This week I've been working with Shilling helping them get starting with iOS application development. Part of the deal was for me to learn it myself as we went: I've done hardly any iOS work and we've been learning how to do it together.

As part of this process, working out the best way to test-drive the development of iOS apps was high on my priority list. I know that the automated testing of iOS applications is still not widely practiced and isn't well documented, so I decided to write a series of posts to start to rectify that.

Our goal

There are two main parts to working out how to test-drive applications on a new platform. One is to figure out the testing libraries and write simple 1 + 1 = 2 style tests to prove it can be done. The other half is working out how to apply common testing techniques such as stubbing external systems, isolating tests correctly and optionally driving the interface.

The first of these steps is quite easy on iOS, but the second part is harder. In our case, we have some code which makes use of CoreLocation and the Geonames service to get an iPhone’s location and look up the county name from a latitude and longitude. This means that our code relies on two external services to run, which we want to stub out: we don’t want these services to be called each time our tests run. How were we to set this up correctly?

Apple’s documentation

To kick off our testing adventure on iOS, we started with Apple’s own public documentation on how to test iOS. This is a fairly comprehensive guide on how to set up a project with built in testing, allowing you to write basic SenTest tests quite quickly.

Apple divides its definition of unit testing into two categories:

  • Logic tests: these are what I would normally call unit tests. They rely on very few external APIs and are run standalone without the use of a simulator.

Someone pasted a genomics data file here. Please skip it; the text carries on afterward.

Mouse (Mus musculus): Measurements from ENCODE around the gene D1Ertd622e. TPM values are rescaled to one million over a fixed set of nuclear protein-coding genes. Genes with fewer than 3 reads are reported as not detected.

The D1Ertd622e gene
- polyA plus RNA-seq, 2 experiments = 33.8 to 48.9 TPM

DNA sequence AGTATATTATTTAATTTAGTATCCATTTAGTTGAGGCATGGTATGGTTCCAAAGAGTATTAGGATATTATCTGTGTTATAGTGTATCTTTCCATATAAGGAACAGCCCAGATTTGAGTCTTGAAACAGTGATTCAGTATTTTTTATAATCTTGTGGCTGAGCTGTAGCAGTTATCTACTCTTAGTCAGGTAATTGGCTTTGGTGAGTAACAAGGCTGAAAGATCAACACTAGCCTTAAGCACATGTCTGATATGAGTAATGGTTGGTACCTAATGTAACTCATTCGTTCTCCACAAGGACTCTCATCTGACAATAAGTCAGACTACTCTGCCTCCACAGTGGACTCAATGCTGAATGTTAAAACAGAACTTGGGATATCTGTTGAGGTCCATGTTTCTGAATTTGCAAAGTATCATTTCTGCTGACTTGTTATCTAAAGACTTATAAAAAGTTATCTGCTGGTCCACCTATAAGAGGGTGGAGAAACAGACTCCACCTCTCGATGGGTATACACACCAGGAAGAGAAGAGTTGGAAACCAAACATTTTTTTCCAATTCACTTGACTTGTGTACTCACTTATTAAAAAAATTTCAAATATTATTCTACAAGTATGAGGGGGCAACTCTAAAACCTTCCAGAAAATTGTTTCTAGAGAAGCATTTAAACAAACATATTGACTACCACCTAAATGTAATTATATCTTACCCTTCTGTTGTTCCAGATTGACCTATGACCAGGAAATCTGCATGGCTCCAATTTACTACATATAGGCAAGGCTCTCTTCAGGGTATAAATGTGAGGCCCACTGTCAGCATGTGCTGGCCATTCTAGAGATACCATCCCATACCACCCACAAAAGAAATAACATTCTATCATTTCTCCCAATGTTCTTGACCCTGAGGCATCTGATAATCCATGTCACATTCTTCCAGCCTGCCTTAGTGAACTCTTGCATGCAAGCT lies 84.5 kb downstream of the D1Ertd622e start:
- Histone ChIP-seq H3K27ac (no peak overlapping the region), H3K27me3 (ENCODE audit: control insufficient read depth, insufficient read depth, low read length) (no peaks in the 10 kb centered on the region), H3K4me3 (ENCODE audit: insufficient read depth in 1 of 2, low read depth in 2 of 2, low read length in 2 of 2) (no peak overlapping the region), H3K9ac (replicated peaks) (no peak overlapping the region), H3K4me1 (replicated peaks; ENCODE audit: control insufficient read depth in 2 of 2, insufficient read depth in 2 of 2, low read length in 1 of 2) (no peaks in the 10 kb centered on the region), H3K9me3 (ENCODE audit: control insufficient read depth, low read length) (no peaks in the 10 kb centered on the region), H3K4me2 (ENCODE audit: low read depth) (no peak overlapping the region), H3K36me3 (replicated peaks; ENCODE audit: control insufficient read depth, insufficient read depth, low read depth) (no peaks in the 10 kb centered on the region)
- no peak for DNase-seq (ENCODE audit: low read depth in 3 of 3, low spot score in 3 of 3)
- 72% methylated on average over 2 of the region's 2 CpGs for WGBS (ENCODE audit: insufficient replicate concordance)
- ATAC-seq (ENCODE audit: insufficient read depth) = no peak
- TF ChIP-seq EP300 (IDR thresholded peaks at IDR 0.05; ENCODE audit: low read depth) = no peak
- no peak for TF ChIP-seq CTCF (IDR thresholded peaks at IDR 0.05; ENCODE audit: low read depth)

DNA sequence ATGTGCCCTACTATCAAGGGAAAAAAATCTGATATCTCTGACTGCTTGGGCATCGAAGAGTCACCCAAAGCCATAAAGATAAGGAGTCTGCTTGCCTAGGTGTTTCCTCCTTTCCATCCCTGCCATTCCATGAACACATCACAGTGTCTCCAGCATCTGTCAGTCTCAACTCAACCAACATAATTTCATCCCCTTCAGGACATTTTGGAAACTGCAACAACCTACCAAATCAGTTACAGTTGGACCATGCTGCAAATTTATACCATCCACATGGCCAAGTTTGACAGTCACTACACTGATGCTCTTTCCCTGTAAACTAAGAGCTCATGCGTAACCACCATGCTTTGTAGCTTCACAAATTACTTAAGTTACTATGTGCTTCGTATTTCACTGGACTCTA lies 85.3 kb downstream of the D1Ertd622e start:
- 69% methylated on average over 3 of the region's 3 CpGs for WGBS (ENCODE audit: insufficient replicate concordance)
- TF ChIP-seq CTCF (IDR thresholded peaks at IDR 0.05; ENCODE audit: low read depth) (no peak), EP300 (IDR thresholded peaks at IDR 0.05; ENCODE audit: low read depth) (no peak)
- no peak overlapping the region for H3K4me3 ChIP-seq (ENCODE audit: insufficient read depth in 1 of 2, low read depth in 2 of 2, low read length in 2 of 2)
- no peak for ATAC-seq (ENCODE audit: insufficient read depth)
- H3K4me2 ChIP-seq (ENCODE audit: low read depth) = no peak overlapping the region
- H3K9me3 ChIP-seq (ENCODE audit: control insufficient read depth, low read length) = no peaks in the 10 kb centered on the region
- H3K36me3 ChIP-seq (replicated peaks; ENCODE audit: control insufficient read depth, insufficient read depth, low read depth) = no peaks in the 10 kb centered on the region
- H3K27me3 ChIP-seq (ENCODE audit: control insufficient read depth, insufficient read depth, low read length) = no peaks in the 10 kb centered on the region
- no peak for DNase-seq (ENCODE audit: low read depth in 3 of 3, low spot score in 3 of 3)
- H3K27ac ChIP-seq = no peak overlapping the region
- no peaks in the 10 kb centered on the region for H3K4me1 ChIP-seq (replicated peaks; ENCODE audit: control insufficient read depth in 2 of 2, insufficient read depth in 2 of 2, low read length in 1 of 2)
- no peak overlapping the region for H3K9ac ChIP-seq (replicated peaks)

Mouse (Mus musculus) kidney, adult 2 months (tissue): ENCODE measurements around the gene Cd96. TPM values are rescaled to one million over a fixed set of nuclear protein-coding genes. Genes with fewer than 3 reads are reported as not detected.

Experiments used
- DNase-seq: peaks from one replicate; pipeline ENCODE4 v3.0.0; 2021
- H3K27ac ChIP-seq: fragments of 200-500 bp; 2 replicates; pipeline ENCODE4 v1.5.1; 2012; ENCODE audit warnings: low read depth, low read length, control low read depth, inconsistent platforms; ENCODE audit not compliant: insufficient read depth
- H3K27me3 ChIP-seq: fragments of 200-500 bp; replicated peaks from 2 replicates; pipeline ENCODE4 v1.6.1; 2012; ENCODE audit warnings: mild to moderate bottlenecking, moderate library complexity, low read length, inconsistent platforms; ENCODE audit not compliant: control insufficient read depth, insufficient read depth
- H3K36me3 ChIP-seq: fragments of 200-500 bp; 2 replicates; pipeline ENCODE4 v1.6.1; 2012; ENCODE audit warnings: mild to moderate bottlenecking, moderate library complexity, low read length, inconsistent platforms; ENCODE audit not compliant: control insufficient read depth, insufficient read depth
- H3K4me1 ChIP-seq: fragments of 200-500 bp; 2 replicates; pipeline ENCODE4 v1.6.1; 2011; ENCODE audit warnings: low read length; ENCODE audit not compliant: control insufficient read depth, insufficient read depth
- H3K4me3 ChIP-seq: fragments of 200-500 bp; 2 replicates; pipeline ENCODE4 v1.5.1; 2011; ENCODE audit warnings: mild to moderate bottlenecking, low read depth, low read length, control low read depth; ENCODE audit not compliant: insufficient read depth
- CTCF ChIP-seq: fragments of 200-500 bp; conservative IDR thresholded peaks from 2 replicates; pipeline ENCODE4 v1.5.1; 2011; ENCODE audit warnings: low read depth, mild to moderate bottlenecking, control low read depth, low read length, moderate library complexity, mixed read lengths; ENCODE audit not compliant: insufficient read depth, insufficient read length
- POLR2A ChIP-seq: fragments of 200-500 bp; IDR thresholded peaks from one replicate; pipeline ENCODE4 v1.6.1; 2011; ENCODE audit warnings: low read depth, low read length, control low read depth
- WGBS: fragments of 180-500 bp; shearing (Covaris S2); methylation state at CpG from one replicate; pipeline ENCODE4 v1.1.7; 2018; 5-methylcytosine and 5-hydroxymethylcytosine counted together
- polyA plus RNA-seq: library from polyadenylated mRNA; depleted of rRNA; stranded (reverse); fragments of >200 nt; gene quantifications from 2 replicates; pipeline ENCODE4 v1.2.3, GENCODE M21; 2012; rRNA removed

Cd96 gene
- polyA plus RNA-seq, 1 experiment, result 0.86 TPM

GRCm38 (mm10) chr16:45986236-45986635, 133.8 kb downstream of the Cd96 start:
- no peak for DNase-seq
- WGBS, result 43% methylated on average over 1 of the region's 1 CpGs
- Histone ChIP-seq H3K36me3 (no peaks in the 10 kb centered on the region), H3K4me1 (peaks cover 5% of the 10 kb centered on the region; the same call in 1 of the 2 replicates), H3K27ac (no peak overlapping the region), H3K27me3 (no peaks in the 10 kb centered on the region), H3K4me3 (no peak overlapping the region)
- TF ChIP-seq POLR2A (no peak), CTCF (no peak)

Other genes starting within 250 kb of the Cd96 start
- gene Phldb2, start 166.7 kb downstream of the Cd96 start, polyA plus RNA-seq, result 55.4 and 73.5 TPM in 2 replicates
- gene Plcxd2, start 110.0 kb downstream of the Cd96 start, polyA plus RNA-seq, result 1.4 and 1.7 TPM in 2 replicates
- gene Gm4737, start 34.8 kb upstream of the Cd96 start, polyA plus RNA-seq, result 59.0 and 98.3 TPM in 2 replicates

• Application tests: these are executed in the context of a running application on a simulator or iOS device.

The document details how to set up both types in your project. There’s a few things missing though:

  • They have good ideas about how to write decent tests, but lack information on how to correctly mock system endpoints. I want to do this so that I don’t have to rely on iOS location simulation, or HTTP response data, to make my tests work.
  • There was also nothing on how to test asynchronously, which is a real problem as iOS applications are mostly written in this way.
  • Application tests are executed in the context of your application, but without extra work it’s not possible to support native UI testing, Capybara style. We are reduced to manipulating controllers directly, which is good enough for now. This assumes you have your user interface wired up correctly. As the app always has to be tested manually anyway then this isn’t too much of a risk, but if you want to take a step further you could use KIF, Frank or Apple’s own UIAutomation. There’s a good post comparing them here.

So we followed through the basic set up instructions, and got a simple test running which added two numbers together. A good start, but useless for real work.

Time to go in search of an asynchronous testing framework: and we found a great one. Next time, I’ll talk about the wonderful Kiwi.

How are you testing iPhone apps? Do chime in throughout the series with suggestions and comments, and I’ll edit the posts as appropriate.